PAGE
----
Forum for Science, Industry and Business

Sponsored by:     3M 
Search our Site:

 

Let’s talk about sex -- And pain

12.07.2002


Dr. Irv Binik investigates pain during intercourse

For some women sex can be uncomfortable. For others it can be downright painful. Dr. Irv Binik, a Psychology professor at McGill and director of the Royal Victoria Sex and Couples Therapy Service is trying to ease the pain. He has been studying the problem of sex-associated pain in women, paying particular attention to two recurrent acute conditions, pain during or after intercourse (dyspareunia) and involuntary spasms of the vagina (vaginismus).

"At the hospital I saw an unusually large number of women all complaining of pain during intercourse," says Dr. Binik of how he got involved in such research. But it was one particular patient who really alerted him to the problem. She had come to him in pain and was exasperated by the suggestion that she should consult yet another gynecologist. Dr. Binik remembers the encounter: "I said, she’s absolutely right. Why am I sending her to a gynecologist? I am a psychologist, I’m supposed to know about pain."

Dr. Binik soon found out that women who experience pain during intercourse have very few options. "I basically learned that there was almost no research, almost no clinical intervention. People assumed it was a physical problem or a sexual problem. Nobody focused on the pain." So with the help of some devoted graduate students and an open-minded McGill gynecologist (Dr. Samir Khalifé), Dr. Binik set out to delve more deeply into the topic.

"I think we quickly realized that we needed to stop trying to reduce the pain either to something physical or to something psychological. It wasn’t right to consider it only as something sexual either." Instead, Dr. Binik and his team have tried to examine the problem from all sides, focusing specifically on the pain itself. "The main issue is pain and our first step has to be to learn more about it."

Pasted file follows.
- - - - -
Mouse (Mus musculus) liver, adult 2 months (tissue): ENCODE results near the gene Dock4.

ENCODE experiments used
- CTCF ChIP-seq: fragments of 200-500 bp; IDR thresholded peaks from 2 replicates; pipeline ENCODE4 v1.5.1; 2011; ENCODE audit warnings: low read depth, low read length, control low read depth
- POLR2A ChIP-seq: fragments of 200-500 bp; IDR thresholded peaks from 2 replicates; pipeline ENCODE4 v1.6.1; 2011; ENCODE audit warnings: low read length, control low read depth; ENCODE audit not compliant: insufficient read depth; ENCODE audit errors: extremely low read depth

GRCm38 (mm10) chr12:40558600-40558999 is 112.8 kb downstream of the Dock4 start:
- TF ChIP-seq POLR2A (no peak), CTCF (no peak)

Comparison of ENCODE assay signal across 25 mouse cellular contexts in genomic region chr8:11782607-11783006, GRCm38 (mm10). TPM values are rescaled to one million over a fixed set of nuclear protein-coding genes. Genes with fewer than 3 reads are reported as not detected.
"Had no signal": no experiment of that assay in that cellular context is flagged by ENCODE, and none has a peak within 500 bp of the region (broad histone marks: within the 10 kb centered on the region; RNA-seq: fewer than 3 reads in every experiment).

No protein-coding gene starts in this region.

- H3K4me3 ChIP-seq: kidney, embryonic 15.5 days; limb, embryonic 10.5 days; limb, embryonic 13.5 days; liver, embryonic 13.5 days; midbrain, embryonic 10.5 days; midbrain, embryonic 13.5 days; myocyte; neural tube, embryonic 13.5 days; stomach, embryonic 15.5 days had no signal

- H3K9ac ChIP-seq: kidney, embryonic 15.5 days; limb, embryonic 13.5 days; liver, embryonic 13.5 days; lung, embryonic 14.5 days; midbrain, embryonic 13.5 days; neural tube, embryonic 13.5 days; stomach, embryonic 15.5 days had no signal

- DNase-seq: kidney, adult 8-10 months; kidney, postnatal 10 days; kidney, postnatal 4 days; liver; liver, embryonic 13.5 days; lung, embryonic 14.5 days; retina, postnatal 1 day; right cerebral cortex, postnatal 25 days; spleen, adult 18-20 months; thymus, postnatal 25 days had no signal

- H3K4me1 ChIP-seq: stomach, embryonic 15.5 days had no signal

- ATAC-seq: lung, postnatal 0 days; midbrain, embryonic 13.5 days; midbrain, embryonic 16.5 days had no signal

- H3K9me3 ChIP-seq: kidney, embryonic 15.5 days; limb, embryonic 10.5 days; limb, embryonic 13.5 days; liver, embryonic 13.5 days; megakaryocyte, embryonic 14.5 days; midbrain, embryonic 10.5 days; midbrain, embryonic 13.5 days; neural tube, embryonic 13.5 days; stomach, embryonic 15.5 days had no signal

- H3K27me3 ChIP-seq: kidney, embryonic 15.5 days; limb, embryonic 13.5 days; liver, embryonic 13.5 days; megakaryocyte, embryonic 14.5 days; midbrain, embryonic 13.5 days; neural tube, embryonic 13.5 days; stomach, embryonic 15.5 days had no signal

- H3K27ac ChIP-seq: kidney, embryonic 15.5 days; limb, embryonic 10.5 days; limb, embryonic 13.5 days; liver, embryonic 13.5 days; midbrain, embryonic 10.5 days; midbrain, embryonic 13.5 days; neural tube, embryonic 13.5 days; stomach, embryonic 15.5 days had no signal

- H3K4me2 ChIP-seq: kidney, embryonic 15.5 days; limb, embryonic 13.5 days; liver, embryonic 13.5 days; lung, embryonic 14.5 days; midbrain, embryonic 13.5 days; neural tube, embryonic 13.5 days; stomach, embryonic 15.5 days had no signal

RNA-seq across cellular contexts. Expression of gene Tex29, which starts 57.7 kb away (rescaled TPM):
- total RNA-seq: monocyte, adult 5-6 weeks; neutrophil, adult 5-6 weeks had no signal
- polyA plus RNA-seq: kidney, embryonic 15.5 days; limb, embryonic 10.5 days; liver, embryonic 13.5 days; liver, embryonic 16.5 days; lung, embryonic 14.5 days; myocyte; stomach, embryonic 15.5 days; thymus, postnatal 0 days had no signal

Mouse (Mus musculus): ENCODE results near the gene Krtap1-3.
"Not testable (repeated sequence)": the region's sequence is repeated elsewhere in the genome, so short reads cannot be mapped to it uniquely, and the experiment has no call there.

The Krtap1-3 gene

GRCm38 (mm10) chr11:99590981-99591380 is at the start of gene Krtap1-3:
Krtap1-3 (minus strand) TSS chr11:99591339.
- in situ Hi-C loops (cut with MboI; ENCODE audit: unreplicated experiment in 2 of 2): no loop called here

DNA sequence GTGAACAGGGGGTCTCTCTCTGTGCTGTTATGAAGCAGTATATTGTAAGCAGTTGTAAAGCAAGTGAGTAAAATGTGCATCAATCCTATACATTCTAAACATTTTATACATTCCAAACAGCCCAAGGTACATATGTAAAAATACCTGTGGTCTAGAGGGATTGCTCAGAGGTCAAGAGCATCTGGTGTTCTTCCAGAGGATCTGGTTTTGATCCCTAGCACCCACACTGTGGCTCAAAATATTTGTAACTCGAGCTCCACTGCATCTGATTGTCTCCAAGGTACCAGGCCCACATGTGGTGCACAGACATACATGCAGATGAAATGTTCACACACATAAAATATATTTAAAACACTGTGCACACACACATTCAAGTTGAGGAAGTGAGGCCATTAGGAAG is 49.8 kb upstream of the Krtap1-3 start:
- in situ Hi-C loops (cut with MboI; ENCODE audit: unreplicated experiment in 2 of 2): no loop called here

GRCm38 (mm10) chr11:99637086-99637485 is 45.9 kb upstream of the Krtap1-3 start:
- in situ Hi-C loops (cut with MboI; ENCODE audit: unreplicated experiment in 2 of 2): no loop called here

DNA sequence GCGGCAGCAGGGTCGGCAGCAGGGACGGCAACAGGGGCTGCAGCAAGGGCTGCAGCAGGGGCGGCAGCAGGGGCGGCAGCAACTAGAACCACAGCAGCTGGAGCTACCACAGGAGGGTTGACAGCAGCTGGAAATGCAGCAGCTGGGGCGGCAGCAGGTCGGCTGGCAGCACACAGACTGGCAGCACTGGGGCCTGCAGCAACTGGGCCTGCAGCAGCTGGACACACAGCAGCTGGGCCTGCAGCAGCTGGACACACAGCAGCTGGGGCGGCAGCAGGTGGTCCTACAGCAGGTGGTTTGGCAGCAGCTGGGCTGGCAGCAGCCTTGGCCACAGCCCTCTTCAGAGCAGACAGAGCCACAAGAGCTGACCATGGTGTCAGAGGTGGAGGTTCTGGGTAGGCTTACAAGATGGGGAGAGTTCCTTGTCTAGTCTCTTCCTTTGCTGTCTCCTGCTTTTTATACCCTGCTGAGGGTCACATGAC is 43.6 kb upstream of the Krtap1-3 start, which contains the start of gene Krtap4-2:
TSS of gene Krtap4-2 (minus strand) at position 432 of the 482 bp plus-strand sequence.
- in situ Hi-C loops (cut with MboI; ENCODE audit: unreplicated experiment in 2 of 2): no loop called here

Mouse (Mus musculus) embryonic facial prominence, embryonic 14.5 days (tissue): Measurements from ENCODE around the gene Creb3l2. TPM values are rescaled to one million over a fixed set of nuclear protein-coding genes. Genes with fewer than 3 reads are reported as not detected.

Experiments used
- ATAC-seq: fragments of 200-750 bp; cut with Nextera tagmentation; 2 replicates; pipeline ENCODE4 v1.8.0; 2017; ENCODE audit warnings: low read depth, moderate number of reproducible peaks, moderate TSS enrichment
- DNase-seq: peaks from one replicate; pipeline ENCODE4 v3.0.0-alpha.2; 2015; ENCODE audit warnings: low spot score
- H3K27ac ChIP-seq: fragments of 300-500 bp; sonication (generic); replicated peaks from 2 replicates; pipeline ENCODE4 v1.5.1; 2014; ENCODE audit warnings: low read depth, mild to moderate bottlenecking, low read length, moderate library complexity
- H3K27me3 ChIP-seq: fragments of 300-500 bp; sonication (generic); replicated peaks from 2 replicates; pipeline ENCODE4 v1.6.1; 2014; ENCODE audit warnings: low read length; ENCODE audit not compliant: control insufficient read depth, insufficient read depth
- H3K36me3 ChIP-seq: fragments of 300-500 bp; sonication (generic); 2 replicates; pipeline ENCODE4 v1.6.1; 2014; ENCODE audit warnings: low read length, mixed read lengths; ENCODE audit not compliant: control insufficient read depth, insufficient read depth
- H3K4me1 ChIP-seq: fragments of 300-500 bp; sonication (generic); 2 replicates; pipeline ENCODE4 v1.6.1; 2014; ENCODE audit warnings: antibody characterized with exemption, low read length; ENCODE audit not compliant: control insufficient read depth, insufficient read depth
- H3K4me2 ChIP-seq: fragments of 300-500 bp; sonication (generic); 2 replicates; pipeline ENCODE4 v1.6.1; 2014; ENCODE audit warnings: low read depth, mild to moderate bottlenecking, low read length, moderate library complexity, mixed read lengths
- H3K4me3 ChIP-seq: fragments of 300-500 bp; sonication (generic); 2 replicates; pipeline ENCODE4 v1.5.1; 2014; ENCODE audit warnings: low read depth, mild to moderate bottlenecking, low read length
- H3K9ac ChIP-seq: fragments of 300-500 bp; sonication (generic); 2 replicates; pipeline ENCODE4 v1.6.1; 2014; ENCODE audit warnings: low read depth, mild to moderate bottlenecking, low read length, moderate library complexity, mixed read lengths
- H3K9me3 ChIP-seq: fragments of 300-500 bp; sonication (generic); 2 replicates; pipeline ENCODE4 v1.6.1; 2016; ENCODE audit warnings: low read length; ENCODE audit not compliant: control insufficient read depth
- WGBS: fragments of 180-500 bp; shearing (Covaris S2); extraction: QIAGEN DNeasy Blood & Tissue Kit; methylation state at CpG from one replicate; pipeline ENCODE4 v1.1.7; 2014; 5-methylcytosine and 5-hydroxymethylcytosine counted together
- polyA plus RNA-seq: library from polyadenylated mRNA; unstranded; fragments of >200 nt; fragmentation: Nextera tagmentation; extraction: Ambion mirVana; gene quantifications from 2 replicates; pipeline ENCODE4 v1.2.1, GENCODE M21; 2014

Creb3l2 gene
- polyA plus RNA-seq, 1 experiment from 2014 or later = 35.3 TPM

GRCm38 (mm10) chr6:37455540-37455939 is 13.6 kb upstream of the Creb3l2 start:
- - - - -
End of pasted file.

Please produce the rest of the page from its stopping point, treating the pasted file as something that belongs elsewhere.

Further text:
Many in the mental health profession generally consider this disorder in a sexual context. The same sort of pain can be simulated in sufferers during non-sexual situations, but Dr. Binik notes: "an integral problem for these women is with their partners and intercourse and sex." They can get around gynecological exams, using tampons and so on but the issue of sex itself is hard to ignore.

So what can these women do to find relief? "We typically recommend a combination of cognitive behavioral pain management and physical therapy," says Dr. Binik. When there is not adequate pain relief, surgery may be recommended. But Dr. Binik believes the critical issue is to get away from defining this type of pain by the type of activity with which it interferes.

Thanks to researchers like Dr. Binik, the Sex and Couples Therapy Service at the Royal Victoria Hospital has become a major centre. Along with initiating discussion about the painful topic of painful sex, Dr. Binik is also working on getting his patients out of the clinic and back into the bedroom - where he hopes couples will be able to change their talk from pain to pillow.

This is the fifth in a series of interviews with McGill pain researchers whose investigations are funded by the Canadian Institutes of Health Research. The project, carried out in cooperation with The McGill Office for Chemistry and Society, aims to highlight recent advances in the study of pain. Permission is granted to reprint in whole or in part.

Irving Binik | EurekAlert

More articles from Health and Medicine: